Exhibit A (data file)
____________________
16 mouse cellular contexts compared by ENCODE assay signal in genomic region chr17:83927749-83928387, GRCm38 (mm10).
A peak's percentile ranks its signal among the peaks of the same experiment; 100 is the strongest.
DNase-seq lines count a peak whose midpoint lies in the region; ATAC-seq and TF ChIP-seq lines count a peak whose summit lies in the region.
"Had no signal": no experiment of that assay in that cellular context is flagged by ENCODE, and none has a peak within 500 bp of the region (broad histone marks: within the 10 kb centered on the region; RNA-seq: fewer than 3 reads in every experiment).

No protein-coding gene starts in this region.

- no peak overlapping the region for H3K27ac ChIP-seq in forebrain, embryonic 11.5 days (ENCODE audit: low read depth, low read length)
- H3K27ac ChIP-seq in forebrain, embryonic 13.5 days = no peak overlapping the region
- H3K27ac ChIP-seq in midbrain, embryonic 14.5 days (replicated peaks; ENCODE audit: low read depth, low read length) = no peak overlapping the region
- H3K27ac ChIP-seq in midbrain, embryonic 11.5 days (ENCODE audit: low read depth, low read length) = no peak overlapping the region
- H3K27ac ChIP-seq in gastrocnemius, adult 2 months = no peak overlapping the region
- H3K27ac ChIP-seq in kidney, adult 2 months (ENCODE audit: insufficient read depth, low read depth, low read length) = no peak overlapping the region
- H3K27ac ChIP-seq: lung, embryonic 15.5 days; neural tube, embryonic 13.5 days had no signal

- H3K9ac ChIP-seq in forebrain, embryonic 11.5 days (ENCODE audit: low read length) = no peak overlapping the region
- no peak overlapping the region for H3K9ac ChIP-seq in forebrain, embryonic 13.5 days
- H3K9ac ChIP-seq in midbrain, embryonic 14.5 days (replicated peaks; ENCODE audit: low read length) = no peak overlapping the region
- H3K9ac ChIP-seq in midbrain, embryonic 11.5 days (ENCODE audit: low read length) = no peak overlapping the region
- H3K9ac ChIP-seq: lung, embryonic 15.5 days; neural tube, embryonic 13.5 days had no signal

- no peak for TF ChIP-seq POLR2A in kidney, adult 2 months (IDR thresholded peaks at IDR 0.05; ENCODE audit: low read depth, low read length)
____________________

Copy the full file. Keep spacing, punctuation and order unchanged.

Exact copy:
16 mouse cellular contexts compared by ENCODE assay signal in genomic region chr17:83927749-83928387, GRCm38 (mm10).
A peak's percentile ranks its signal among the peaks of the same experiment; 100 is the strongest.
DNase-seq lines count a peak whose midpoint lies in the region; ATAC-seq and TF ChIP-seq lines count a peak whose summit lies in the region.
"Had no signal": no experiment of that assay in that cellular context is flagged by ENCODE, and none has a peak within 500 bp of the region (broad histone marks: within the 10 kb centered on the region; RNA-seq: fewer than 3 reads in every experiment).

No protein-coding gene starts in this region.

- no peak overlapping the region for H3K27ac ChIP-seq in forebrain, embryonic 11.5 days (ENCODE audit: low read depth, low read length)
- H3K27ac ChIP-seq in forebrain, embryonic 13.5 days = no peak overlapping the region
- H3K27ac ChIP-seq in midbrain, embryonic 14.5 days (replicated peaks; ENCODE audit: low read depth, low read length) = no peak overlapping the region
- H3K27ac ChIP-seq in midbrain, embryonic 11.5 days (ENCODE audit: low read depth, low read length) = no peak overlapping the region
- H3K27ac ChIP-seq in gastrocnemius, adult 2 months = no peak overlapping the region
- H3K27ac ChIP-seq in kidney, adult 2 months (ENCODE audit: insufficient read depth, low read depth, low read length) = no peak overlapping the region
- H3K27ac ChIP-seq: lung, embryonic 15.5 days; neural tube, embryonic 13.5 days had no signal

- H3K9ac ChIP-seq in forebrain, embryonic 11.5 days (ENCODE audit: low read length) = no peak overlapping the region
- no peak overlapping the region for H3K9ac ChIP-seq in forebrain, embryonic 13.5 days
- H3K9ac ChIP-seq in midbrain, embryonic 14.5 days (replicated peaks; ENCODE audit: low read length) = no peak overlapping the region
- H3K9ac ChIP-seq in midbrain, embryonic 11.5 days (ENCODE audit: low read length) = no peak overlapping the region
- H3K9ac ChIP-seq: lung, embryonic 15.5 days; neural tube, embryonic 13.5 days had no signal

- no peak for TF ChIP-seq POLR2A in kidney, adult 2 months (IDR thresholded peaks at IDR 0.05; ENCODE audit: low read depth, low read length)